2019 looks set to be a huge year for superhero movies with eleven films due for release. From X-Men: Dark Phoenix to Captain Marvel, Marvel studios' first movie led by a female; the superhero movie craze looks set to continue long into the future. Yet the idea of heroes has religious and cultural roots that go way back. The Epic of Gilgamesh written in 2100 BC is thought to be the oldest hero story. “Hero cults” were one of the most distinctive features of ancient Greek religion. In the ancient Greek epic poem The Illiad “Homeric Heroes” are seen as exemplars of moral and physical action. Perhaps then it is not surprising that our modern day superheroes have such deep, on-going appeal.
On this New Year’s eve edition of Beyond Belief, Ernie Rea discusses how the idea of heroes has developed, why those characters often have supernatural as well as superhuman dimensions and what religious and cultural meaning underlines their enduring appeal. He is joined by Angie Hobbs, Professor of the Public Understanding of Philosophy at Sheffield University, Natalie Haynes, Classicist and Comedian and Ajinbayo "Siku" Akinsiku, British/Nigerian Artist and Writer and creator of the Manga Bible.
Angels are central to the Christmas story. The angel Gabriel first told Mary of the birth of her Son, an angelic choir greeted his entry into the world and an angel warned wise men not to go near Herod. All the monotheistic sacred texts include descriptions and stories of angels. But belief in angels goes beyond religion, as research shows as many as one in three people in the UK believe in angels while one in ten people claim to have seen or heard an angel.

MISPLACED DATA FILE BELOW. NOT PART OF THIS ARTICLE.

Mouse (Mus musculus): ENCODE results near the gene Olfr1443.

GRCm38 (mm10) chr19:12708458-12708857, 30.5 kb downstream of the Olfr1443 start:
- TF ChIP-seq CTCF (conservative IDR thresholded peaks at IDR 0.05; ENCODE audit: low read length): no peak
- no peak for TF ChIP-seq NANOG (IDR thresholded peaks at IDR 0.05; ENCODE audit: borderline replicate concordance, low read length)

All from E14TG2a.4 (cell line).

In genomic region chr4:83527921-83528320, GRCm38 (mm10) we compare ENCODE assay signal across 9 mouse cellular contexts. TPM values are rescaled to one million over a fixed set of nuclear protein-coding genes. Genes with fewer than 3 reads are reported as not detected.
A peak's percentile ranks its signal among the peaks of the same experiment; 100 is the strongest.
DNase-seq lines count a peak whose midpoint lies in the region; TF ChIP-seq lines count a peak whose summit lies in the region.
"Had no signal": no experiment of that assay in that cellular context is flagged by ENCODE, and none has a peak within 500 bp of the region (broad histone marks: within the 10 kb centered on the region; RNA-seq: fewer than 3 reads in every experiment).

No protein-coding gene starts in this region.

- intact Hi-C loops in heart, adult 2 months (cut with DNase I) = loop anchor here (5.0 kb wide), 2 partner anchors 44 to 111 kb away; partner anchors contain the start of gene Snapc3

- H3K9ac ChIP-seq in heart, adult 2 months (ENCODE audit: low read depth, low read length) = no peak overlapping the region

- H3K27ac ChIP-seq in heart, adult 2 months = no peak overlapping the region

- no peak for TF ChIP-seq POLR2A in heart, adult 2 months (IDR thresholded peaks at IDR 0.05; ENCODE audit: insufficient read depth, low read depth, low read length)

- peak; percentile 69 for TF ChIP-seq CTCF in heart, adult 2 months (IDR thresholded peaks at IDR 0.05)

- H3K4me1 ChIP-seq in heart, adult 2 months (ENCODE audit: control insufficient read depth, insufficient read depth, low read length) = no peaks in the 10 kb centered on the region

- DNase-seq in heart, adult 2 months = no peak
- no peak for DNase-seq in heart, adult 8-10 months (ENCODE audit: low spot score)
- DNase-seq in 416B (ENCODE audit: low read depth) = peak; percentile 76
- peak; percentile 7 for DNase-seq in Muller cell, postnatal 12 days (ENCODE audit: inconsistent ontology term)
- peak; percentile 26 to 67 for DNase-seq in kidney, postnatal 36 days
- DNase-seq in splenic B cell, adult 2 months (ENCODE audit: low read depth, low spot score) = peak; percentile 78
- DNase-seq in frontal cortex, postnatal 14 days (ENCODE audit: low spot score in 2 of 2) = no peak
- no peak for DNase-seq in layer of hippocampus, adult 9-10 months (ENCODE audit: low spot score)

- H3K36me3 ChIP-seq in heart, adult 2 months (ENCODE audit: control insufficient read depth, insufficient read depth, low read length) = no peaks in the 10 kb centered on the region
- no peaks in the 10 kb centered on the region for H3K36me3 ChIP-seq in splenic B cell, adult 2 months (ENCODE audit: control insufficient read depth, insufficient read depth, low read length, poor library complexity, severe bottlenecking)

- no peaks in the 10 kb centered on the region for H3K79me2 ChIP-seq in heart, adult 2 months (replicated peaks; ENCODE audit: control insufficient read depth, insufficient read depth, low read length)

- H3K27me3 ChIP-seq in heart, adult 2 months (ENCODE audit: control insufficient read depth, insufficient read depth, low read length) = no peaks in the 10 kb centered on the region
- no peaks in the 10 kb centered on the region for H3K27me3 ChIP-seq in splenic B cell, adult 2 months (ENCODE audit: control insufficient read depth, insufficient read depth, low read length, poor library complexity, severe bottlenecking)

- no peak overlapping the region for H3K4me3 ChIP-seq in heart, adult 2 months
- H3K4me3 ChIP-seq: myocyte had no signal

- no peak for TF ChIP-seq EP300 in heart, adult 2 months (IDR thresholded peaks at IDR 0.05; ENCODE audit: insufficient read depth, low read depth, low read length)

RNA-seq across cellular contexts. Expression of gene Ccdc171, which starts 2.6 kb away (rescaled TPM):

In this Christmas Eve edition of Beyond Belief, Ernie Rea discuss angels with Sally Vickers Author of Miss Garnet’s Angel, Rev Dr Arabella Milbank Robinson, Deacon and Theologian and Angel Expert and Rev Dr Stephen Burge, Lecturer at the Quranic Studies Unit at the Institute of Ismaeli Studies and author of “Angels in Islam.”
Associated since antiquity with nobility, luxury and power the colour purple is also deeply connected with mystery, magic and spiritual ideals. Originally created from the desiccated glands of sea snails, the process of making the dye was long, difficult and expensive and therefore purple was seen as exclusive, elitist and other worldly.
Joining Ernie Rea in this edition of Beyond Belief to discuss the colour purple and how it is used in society and religion, are the Right Reverend Dr Helen-Ann Hartley, Bishop of Ripon; the artist and colour expert Nicola Green and British Classicist and art historian Professor Robin Cormac.
Producer: Catherine Earlam
Series Producer: Amanda Hancox
The story of Asia Bibi - the Christian woman who spent eight years on death row in Pakistan after allegedly insulting the Prophet Mohammed before being recently acquitted - has thrown the issue of blasphemy into public debate once more. While the UK abolished it's blasphemy law a decade ago, 43 countries still allow a prison term for blasphemy and it continues to be punishable by death in six countries: Afghanistan, Iran, Nigeria, Pakistan, Saudi Arabia and Somalia.
In this edition of Beyond Belief, Ernie Rea and guests dig beneath the headlines to examine the religious roots and meaning of blasphemy and explore why it remains so serious an offence in so many countries.
The Far Right and Christianity
For many years Europe has been seen as increasingly secular but earlier this year Bavaria passed a law requiring public buildings to display a “clearly visible” crucifix near the entrance, the President of Hungary has vowed to preserve the country’s Christian culture and large crosses are seen in demonstrations by far right populist movements.
Professor Robert Beckford discusses why some far right populist movements in Europe are using Christian symbols and wanting to defend Christian culture with Tobias Cremer, a Phd Student at the Department of Politics and International Studies at the University of Cambridge; Timothy Peace, Lord Kelvin Adam Smith Fellow of the School of Social and Political sciences at the University of Glasgow and Jasjit Singh a Research Fellow in the School of Philosophy, Religion and the History of Science at the University of Leeds.
Producer: Amanda Hancox